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California's Problem with Non-Standardized Field Sobriety Tests

Posted by Terry A. Wapner | Dec 23, 2013 | 0 Comments

While many Fresno drivers may be aware of the standardized field sobriety tests that officers will conduct after stopping a suspected drunk driver, there are non-standardized tests that are at play, too.

The three standardized field sobriety tests are known as the HGN, the Walk and Turn, and the One-Leg Stand. Although these three have their own inaccuracies and commonly lead to unjustified arrests, the non-standardized tests also have their own causes for concern. At least with the standardized tests, there is examination background and various data that can be referred to throughout the trial, there has been less information collected on the non-standardized methods.

One very common non-standardized field sobriety test that is used by California law enforcement is the method known as the Finger Count Test. When this test is being conducted, the driver will be asked to exit the vehicle and stand with his feet slightly apart with one hand extended directly in front of him and his palm facing up. Next, the driver will be instructed to use his thumb in order to touch the tip of each of his fingers while he counts out loud.

Another non-standardized field sobriety test is one called the Finger to Nose Test. Here, the driver will be asked to stand with her feet together and have her arms raised horizontally at a 90 degree angle. She will be instructed to keep her eyes closed and begin to extend her hands (one at a time) directly in front of her body. She must keep her arm bent at the elbow and then touch her nose with the tip of her finger before she returns her arm to her side.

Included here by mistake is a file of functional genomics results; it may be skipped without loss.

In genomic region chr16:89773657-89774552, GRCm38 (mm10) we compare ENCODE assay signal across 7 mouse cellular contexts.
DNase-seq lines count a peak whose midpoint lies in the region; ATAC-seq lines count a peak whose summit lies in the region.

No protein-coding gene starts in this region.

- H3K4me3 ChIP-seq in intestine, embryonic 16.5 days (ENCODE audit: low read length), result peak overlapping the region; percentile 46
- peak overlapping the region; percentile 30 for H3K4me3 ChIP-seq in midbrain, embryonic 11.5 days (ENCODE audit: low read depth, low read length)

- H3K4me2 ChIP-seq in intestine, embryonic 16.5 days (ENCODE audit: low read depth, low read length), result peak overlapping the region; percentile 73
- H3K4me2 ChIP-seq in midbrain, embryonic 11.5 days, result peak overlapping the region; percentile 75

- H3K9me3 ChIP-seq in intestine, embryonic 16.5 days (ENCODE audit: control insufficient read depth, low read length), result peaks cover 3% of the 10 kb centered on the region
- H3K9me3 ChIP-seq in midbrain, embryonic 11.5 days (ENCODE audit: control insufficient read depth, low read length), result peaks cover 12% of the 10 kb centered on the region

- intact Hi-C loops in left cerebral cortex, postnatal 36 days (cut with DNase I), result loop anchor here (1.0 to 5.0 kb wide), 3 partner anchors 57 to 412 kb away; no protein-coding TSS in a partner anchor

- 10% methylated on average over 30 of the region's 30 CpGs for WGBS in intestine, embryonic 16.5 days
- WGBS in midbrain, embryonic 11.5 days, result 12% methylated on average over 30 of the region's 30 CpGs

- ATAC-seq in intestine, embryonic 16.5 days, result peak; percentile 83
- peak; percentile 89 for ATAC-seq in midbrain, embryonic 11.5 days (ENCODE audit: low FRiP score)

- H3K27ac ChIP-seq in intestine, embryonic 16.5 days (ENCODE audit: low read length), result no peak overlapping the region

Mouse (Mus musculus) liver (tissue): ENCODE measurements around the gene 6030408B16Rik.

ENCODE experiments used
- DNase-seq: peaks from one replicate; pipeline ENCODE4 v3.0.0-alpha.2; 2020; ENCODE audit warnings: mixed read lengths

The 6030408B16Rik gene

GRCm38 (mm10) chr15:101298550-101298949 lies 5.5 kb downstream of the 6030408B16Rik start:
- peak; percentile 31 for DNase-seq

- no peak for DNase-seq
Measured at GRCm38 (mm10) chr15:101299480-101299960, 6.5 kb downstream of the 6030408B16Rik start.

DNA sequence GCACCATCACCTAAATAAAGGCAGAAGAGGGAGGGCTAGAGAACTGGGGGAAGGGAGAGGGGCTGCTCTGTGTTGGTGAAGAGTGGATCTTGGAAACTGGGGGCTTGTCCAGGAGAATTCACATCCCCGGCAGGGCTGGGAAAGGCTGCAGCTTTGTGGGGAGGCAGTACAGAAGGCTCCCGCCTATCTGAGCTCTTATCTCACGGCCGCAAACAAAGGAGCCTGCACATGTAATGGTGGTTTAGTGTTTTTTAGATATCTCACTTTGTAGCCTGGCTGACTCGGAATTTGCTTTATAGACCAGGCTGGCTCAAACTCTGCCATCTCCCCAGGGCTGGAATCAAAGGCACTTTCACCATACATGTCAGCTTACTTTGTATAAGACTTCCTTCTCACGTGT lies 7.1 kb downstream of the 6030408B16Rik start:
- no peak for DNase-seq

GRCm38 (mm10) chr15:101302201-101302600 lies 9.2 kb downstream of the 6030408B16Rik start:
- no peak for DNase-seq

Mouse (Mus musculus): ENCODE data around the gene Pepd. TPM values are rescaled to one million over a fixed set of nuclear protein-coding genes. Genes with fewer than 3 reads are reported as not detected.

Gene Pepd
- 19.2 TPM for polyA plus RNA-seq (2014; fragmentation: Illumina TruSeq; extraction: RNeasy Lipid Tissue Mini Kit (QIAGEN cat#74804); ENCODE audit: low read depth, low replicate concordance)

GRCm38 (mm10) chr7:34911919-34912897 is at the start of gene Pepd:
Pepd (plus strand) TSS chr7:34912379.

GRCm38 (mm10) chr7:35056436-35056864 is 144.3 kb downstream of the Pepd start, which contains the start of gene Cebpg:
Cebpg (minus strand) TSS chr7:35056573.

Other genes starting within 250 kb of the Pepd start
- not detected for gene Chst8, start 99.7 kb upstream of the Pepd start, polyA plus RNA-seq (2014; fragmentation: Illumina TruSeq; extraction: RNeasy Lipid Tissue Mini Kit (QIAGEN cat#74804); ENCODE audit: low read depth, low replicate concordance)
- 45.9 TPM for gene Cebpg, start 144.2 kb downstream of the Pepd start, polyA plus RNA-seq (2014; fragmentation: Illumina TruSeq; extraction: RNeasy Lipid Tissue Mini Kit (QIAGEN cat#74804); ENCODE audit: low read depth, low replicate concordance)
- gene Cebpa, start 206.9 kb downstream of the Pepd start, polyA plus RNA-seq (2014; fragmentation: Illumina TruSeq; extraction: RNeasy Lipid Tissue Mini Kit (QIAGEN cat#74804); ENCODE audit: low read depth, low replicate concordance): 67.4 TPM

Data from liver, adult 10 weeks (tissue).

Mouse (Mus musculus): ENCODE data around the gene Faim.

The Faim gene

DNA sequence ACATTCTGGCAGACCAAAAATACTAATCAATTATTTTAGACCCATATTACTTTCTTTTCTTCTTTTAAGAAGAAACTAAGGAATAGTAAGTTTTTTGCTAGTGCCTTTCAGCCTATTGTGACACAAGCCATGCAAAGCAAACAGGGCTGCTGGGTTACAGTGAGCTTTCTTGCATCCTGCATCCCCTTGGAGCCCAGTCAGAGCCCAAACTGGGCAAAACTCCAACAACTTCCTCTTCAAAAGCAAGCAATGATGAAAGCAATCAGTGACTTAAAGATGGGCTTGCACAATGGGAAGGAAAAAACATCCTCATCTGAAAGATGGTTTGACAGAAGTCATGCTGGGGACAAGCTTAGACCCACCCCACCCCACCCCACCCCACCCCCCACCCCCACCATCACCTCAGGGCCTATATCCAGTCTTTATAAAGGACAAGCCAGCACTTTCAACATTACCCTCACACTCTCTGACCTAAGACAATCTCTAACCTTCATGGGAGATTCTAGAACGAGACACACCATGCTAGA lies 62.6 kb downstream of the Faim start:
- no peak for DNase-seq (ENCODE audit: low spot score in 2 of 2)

These tests seem pretty easy, but each have been constructed in such a way that most drivers will fail. As previously noted, these methods are not considered as standardized field sobriety tests - this means that the National Highway Traffic Safety Administration (NHTSA) has declined to approve them. Because of this, there is no set list of guidelines that an officer must abide by when administering the tests. This leads to many officers basically making up their own rules each and every time they ask a driver to perform a test. For example, during the Finger Count Test, one officer may have the driver count in multiples of five, while another may have the driver count backwards.

Clearly this type of practice will lead to inaccurate results. Not only are there no set guidelines for an officer to follow, but the officer may allow his own opinions to influence these tests. If the driver makes a counting error during the Finger Count Test, he will likely fail the test and be arrested for DUI. Even something as innocent as beginning  to count before being instructed to do so will cause the driver to fail.

Some states have begun to outlaw these types of non-standardized tests, but California isn't one of them. This is why it is so important to reach out to an experienced DUI defense attorney right here in Fresno. I have worked for many years in this area of law and understand what it takes for you to be found not guilty. Call my office today!

About the Author

Terry A. Wapner

Terry A. Wapner confines his practice to the defense of persons accused of driving under the influence of alcohol and/or drugs, and related crimes.

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